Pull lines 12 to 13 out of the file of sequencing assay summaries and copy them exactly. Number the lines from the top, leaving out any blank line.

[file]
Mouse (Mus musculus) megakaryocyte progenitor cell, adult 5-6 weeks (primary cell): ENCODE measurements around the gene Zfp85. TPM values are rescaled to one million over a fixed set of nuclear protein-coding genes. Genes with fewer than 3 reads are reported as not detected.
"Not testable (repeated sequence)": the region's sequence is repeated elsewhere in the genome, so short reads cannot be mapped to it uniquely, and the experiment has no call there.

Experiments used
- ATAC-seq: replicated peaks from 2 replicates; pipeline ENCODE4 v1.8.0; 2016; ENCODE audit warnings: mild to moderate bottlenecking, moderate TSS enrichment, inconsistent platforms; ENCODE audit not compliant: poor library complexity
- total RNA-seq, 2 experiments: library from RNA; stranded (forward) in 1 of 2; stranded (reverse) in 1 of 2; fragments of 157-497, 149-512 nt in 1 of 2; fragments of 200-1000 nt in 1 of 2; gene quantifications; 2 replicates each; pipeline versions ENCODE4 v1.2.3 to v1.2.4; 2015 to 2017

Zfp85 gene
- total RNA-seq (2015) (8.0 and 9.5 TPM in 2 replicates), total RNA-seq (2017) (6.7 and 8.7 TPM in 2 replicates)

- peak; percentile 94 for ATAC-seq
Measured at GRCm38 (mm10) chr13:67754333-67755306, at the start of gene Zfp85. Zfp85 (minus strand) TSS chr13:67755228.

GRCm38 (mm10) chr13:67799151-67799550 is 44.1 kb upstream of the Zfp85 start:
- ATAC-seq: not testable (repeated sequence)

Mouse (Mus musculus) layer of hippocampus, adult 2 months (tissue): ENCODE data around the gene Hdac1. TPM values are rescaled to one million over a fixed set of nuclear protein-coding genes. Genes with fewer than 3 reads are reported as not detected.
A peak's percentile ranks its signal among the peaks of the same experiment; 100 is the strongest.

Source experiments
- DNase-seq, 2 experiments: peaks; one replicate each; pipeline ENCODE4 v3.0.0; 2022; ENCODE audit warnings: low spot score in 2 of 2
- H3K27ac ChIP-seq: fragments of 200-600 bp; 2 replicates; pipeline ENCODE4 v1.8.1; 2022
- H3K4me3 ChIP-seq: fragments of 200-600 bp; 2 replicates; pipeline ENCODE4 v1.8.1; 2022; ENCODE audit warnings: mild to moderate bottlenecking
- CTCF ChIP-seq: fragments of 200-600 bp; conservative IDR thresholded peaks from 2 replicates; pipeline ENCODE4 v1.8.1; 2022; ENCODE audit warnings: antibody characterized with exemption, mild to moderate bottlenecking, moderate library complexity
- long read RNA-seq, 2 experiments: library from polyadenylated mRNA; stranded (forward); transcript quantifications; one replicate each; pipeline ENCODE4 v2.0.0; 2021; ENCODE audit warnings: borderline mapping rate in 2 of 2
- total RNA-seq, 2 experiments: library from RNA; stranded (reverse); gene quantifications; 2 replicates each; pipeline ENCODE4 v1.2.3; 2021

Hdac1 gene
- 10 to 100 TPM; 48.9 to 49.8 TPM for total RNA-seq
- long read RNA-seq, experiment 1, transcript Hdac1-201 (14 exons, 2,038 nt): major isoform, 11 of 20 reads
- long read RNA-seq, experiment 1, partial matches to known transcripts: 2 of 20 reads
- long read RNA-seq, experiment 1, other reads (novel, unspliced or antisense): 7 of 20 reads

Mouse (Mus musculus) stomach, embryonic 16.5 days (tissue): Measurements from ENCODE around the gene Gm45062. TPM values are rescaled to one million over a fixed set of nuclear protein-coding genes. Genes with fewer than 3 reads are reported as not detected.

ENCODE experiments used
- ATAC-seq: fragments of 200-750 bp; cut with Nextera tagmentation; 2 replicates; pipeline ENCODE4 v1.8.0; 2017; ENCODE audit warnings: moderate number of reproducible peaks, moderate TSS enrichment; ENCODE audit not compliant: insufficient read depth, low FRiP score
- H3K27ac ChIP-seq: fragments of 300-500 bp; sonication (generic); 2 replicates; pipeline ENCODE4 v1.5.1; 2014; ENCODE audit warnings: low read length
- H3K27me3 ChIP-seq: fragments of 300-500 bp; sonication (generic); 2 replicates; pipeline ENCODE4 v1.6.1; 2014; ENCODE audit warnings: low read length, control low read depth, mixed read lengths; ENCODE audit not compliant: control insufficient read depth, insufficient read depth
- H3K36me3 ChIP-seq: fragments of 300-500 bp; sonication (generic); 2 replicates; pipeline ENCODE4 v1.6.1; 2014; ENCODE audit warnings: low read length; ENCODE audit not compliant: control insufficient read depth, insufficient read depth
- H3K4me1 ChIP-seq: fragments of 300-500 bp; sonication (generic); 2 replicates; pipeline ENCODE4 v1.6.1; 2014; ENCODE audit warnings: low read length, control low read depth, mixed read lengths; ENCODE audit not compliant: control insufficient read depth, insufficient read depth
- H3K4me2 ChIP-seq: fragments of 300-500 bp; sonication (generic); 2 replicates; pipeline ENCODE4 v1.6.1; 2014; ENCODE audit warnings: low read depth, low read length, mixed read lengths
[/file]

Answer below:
Mouse (Mus musculus) layer of hippocampus, adult 2 months (tissue): ENCODE data around the gene Hdac1. TPM values are rescaled to one million over a fixed set of nuclear protein-coding genes. Genes with fewer than 3 reads are reported as not detected.
A peak's percentile ranks its signal among the peaks of the same experiment; 100 is the strongest.